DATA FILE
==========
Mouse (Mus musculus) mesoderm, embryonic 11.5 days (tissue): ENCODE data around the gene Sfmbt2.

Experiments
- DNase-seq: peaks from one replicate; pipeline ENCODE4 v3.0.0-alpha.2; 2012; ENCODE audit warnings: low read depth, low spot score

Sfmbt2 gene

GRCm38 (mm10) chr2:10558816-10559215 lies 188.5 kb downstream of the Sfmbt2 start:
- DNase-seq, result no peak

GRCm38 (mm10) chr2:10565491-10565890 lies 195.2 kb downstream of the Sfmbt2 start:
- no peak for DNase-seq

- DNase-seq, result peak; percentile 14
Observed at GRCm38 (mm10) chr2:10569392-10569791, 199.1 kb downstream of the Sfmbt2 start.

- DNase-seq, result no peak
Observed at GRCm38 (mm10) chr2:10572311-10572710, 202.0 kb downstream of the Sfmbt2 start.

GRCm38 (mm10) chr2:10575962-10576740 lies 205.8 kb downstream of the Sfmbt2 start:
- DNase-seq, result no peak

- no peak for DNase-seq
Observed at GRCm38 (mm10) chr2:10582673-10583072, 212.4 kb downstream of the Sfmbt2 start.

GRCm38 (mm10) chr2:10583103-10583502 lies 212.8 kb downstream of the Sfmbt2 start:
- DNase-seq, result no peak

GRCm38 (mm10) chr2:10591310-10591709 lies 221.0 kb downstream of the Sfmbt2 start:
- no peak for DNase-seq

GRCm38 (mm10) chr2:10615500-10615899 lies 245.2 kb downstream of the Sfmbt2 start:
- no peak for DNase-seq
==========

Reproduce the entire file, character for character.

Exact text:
Mouse (Mus musculus) mesoderm, embryonic 11.5 days (tissue): ENCODE data around the gene Sfmbt2.

Experiments
- DNase-seq: peaks from one replicate; pipeline ENCODE4 v3.0.0-alpha.2; 2012; ENCODE audit warnings: low read depth, low spot score

Sfmbt2 gene

GRCm38 (mm10) chr2:10558816-10559215 lies 188.5 kb downstream of the Sfmbt2 start:
- DNase-seq, result no peak

GRCm38 (mm10) chr2:10565491-10565890 lies 195.2 kb downstream of the Sfmbt2 start:
- no peak for DNase-seq

- DNase-seq, result peak; percentile 14
Observed at GRCm38 (mm10) chr2:10569392-10569791, 199.1 kb downstream of the Sfmbt2 start.

- DNase-seq, result no peak
Observed at GRCm38 (mm10) chr2:10572311-10572710, 202.0 kb downstream of the Sfmbt2 start.

GRCm38 (mm10) chr2:10575962-10576740 lies 205.8 kb downstream of the Sfmbt2 start:
- DNase-seq, result no peak

- no peak for DNase-seq
Observed at GRCm38 (mm10) chr2:10582673-10583072, 212.4 kb downstream of the Sfmbt2 start.

GRCm38 (mm10) chr2:10583103-10583502 lies 212.8 kb downstream of the Sfmbt2 start:
- DNase-seq, result no peak

GRCm38 (mm10) chr2:10591310-10591709 lies 221.0 kb downstream of the Sfmbt2 start:
- no peak for DNase-seq

GRCm38 (mm10) chr2:10615500-10615899 lies 245.2 kb downstream of the Sfmbt2 start:
- no peak for DNase-seq